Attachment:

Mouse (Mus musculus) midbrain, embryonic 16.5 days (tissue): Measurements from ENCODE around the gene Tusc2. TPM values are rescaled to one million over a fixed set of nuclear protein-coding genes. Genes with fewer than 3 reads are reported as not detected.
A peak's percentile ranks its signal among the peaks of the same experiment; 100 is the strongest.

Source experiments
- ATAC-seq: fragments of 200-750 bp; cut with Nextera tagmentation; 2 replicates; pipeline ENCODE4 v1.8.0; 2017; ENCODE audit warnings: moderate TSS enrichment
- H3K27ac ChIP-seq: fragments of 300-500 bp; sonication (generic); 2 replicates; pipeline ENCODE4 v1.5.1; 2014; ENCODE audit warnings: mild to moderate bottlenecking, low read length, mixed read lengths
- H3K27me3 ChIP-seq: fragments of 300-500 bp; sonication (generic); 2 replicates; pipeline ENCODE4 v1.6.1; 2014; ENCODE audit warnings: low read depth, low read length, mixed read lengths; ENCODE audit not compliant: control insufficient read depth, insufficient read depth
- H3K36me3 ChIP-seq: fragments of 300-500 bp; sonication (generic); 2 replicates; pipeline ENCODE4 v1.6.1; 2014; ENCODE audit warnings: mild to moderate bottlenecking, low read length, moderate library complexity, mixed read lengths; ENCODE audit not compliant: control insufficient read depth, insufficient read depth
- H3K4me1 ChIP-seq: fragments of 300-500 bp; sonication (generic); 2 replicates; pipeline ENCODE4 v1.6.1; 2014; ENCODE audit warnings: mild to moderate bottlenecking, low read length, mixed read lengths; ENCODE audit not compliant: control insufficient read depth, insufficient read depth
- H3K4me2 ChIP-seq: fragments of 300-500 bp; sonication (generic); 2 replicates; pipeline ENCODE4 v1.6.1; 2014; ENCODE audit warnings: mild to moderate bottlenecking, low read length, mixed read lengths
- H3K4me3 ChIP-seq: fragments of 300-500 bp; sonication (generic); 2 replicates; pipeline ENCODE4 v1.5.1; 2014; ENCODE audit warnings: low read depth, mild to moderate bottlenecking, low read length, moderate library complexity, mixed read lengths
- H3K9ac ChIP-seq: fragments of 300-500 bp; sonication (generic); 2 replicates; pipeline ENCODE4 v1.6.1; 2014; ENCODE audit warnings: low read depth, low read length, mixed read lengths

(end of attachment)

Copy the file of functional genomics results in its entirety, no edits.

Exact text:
Mouse (Mus musculus) midbrain, embryonic 16.5 days (tissue): Measurements from ENCODE around the gene Tusc2. TPM values are rescaled to one million over a fixed set of nuclear protein-coding genes. Genes with fewer than 3 reads are reported as not detected.
A peak's percentile ranks its signal among the peaks of the same experiment; 100 is the strongest.

Source experiments
- ATAC-seq: fragments of 200-750 bp; cut with Nextera tagmentation; 2 replicates; pipeline ENCODE4 v1.8.0; 2017; ENCODE audit warnings: moderate TSS enrichment
- H3K27ac ChIP-seq: fragments of 300-500 bp; sonication (generic); 2 replicates; pipeline ENCODE4 v1.5.1; 2014; ENCODE audit warnings: mild to moderate bottlenecking, low read length, mixed read lengths
- H3K27me3 ChIP-seq: fragments of 300-500 bp; sonication (generic); 2 replicates; pipeline ENCODE4 v1.6.1; 2014; ENCODE audit warnings: low read depth, low read length, mixed read lengths; ENCODE audit not compliant: control insufficient read depth, insufficient read depth
- H3K36me3 ChIP-seq: fragments of 300-500 bp; sonication (generic); 2 replicates; pipeline ENCODE4 v1.6.1; 2014; ENCODE audit warnings: mild to moderate bottlenecking, low read length, moderate library complexity, mixed read lengths; ENCODE audit not compliant: control insufficient read depth, insufficient read depth
- H3K4me1 ChIP-seq: fragments of 300-500 bp; sonication (generic); 2 replicates; pipeline ENCODE4 v1.6.1; 2014; ENCODE audit warnings: mild to moderate bottlenecking, low read length, mixed read lengths; ENCODE audit not compliant: control insufficient read depth, insufficient read depth
- H3K4me2 ChIP-seq: fragments of 300-500 bp; sonication (generic); 2 replicates; pipeline ENCODE4 v1.6.1; 2014; ENCODE audit warnings: mild to moderate bottlenecking, low read length, mixed read lengths
- H3K4me3 ChIP-seq: fragments of 300-500 bp; sonication (generic); 2 replicates; pipeline ENCODE4 v1.5.1; 2014; ENCODE audit warnings: low read depth, mild to moderate bottlenecking, low read length, moderate library complexity, mixed read lengths
- H3K9ac ChIP-seq: fragments of 300-500 bp; sonication (generic); 2 replicates; pipeline ENCODE4 v1.6.1; 2014; ENCODE audit warnings: low read depth, low read length, mixed read lengths